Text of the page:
"The risk of hepatotoxicity appears to be greater with the sustained-release preparations, although not with Niaspan"

    "Niaspan is an extended-release preparation; however, its more rapid-release than sustained-release preparation appears to reduce the risk of hepatotoxicity. Niaspan also is associated with less flushing than with crystalline nicotinic acid."


    If you are looking to save money on niacin therapy - use an immediate release form. It is safe and it works. The downside is that you need to take it 3 or 4 times a day and the flushing side effects are terrible even if you follow a complicated 45 day dose titration schedule. But ... if you can tolerate it you might be able to save money if you pay cash for your meds. If you have good Rx insurance coverage use Niaspan without a doubt. If you pay cash, try IMMEDIATE RELEASE with Niaspan as a second option. If you need meaningful HDL elevations and you value your liver do not use any form of dietary supplement slow release niacin.
     
  7. Anonymous

    Anonymous Guest

    I used all three and the I.R. 500 mg 3x = am noon pm had the greatest in in hdl....don't need to read study's ...I practice on my self....no insurance and pay cash for everything.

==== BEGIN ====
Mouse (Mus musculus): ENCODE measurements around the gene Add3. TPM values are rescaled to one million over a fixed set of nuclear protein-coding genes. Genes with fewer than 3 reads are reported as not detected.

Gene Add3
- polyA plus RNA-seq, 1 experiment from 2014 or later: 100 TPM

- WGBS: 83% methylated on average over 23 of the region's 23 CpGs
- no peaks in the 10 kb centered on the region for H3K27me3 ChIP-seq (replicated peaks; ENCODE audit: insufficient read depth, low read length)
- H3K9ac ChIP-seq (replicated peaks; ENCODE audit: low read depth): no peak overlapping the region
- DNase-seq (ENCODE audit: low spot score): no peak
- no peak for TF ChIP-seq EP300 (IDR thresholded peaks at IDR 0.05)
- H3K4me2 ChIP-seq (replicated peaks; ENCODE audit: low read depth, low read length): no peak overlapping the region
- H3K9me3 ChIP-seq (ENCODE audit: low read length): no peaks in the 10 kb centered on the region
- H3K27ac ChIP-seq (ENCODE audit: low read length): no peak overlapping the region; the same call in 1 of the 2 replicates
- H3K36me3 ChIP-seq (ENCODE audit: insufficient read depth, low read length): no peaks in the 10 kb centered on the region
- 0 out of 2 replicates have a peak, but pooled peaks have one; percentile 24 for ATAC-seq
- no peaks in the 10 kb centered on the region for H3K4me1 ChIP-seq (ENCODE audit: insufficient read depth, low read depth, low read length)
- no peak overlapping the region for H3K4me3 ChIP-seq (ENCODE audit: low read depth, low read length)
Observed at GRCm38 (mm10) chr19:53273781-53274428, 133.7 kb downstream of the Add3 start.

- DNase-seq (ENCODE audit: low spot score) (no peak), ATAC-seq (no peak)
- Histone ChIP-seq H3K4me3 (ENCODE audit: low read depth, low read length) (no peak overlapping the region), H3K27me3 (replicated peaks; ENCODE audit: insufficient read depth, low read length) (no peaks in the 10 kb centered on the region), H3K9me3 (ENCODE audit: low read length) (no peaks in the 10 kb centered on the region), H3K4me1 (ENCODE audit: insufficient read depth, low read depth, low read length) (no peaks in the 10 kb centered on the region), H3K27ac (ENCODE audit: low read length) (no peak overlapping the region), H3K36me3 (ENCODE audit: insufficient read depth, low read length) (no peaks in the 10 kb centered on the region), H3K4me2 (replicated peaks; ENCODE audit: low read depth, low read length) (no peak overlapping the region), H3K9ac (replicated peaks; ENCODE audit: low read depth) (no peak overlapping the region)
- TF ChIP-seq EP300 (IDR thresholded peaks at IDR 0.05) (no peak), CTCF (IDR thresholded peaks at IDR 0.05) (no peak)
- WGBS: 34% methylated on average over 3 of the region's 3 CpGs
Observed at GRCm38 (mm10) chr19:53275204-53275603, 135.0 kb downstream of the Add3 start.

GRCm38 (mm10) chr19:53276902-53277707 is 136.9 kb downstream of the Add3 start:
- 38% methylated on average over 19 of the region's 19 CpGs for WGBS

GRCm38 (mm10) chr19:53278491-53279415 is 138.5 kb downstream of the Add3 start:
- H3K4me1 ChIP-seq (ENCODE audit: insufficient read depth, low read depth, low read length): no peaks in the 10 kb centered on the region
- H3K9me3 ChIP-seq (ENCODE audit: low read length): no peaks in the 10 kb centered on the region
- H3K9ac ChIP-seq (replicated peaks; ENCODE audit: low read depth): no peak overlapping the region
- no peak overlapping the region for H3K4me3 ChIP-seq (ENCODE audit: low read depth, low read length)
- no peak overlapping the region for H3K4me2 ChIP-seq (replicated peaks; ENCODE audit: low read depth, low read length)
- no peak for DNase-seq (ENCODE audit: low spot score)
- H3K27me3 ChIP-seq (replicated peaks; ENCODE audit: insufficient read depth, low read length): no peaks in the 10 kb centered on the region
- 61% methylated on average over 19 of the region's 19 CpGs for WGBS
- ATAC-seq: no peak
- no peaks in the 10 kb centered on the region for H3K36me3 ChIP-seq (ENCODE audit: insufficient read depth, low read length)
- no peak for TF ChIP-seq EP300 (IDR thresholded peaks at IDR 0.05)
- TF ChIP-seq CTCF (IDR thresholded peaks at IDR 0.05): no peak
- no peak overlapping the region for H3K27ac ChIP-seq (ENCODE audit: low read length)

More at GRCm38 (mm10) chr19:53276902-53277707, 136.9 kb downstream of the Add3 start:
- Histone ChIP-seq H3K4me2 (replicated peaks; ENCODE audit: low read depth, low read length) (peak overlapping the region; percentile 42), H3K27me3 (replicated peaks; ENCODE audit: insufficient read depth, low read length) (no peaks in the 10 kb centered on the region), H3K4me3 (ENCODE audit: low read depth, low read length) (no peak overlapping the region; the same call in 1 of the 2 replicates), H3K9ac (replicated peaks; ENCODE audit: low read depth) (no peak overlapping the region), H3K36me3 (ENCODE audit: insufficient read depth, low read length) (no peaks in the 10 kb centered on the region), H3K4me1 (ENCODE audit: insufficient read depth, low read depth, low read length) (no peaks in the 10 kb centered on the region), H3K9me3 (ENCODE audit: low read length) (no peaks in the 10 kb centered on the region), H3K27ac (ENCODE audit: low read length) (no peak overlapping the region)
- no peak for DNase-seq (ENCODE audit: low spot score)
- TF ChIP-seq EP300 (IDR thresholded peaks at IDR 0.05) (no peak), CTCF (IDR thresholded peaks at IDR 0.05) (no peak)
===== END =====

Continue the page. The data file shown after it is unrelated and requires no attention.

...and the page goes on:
8. Anonymous

    Anonymous Guest

    I used to take 1000 mg of Niaspan which btw still produces some flushing. Now I take a nonflush vitamin distributor version. The improvements to my HDL remained in effect. I also take some low dose statin drug.
     
  9. Anonymous

    Anonymous Guest

    Typical dumbass KOS rep. You need to go back and read the HATS trial! Patients were only switched to IR niacin (NIACOR - USL product) if a specific patient didn't reach a certain threshhold. It was a small % of patients. Also, dumbass KOS rep, Slo-Niacin was the first extended-release niacin on the market and its release formula was virtually copied by KOS to create Niaspan. You pussies then went around claiming to be the niacin used in the HATS trial. I know because I had a lot of pissed off cardiologists when I showed them the Slo-Niacin name of the first page of the study. Kudos to KOS corporate for making it RX. But don't tell people that Niaspan is superior to Slo-Niacin. Liver issues only occur when physicians fail to warn patients about the dangers of taking more than 2000mg per day. If a patient took more than 2000mg of Niaspan, the same liver toxicities would take place. If you want to make claims that Niaspan is "safer" and that Slo-Niacin kills people, then put it in writing and have KOS endorse that statement. I'll be happy to bring it up with the FDA...stupid fuck!
     
  10. Anonymous

    Anonymous Guest

    Get your facts straight. KOS has not been around for over 2 years. Abbott now owns and promotes niaspan.

    Slo-niasin is just one more example of USL's inability to make anything out of this poor excuse of a pharma company.

    KOS and their dum ass rep's laughed all the way to the bank when Abbott bought them out.
    You have no clue do you.
     
  11. Anonymous

    Anonymous Guest